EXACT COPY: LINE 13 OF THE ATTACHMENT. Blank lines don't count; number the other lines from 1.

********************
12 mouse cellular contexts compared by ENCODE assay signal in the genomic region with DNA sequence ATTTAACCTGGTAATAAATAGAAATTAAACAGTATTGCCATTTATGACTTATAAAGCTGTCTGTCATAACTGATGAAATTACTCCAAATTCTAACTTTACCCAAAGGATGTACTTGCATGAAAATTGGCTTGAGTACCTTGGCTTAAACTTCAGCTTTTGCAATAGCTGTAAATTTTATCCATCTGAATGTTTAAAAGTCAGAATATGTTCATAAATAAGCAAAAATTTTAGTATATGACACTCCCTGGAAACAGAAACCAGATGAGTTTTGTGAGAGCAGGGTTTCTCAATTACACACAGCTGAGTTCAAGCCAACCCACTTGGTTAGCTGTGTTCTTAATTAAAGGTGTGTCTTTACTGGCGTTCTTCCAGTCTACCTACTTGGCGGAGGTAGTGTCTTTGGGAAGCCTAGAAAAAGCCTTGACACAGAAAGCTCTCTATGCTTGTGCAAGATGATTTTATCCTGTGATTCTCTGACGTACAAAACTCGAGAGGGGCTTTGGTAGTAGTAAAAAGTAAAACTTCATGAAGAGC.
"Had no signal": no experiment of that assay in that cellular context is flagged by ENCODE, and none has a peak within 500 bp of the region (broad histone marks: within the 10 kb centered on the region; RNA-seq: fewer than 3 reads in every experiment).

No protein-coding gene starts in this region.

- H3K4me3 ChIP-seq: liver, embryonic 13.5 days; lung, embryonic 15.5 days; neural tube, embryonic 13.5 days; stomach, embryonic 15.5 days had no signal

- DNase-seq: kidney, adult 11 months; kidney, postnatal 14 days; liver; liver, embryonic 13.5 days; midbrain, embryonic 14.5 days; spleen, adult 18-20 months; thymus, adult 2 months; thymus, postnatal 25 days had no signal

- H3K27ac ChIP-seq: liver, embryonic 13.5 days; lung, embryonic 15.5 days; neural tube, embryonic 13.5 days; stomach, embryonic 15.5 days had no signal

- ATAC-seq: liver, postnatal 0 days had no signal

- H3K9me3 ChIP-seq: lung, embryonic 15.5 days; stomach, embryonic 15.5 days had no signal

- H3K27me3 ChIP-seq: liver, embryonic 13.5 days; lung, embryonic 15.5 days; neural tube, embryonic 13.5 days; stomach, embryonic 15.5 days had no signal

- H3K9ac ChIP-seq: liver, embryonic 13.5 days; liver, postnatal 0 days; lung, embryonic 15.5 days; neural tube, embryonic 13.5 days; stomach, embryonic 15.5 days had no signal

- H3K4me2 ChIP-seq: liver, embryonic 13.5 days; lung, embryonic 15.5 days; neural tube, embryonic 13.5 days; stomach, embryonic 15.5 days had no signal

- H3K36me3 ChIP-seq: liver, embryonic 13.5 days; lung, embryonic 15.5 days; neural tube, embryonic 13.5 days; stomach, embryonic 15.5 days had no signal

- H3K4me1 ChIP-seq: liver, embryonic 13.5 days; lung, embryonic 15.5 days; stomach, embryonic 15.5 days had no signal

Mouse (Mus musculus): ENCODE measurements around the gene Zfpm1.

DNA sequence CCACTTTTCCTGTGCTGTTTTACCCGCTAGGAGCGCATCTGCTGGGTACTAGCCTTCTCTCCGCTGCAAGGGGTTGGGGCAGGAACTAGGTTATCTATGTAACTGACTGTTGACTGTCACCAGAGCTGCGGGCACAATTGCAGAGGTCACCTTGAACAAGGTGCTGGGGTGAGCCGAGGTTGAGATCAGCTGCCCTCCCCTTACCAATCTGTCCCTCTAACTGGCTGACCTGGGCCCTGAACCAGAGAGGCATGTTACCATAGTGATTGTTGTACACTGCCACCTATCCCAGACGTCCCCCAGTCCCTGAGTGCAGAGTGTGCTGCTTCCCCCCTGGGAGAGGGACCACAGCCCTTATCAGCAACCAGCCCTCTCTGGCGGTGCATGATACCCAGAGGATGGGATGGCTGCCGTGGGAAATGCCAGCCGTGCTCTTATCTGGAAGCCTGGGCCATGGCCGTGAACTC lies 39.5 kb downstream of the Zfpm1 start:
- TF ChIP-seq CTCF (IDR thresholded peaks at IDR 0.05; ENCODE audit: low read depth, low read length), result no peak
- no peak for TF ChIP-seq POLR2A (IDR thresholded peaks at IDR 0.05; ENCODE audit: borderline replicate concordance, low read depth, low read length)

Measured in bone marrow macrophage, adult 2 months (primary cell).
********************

- H3K4me1 ChIP-seq: liver, embryonic 13.5 days; lung, embryonic 15.5 days; stomach, embryonic 15.5 days had no signal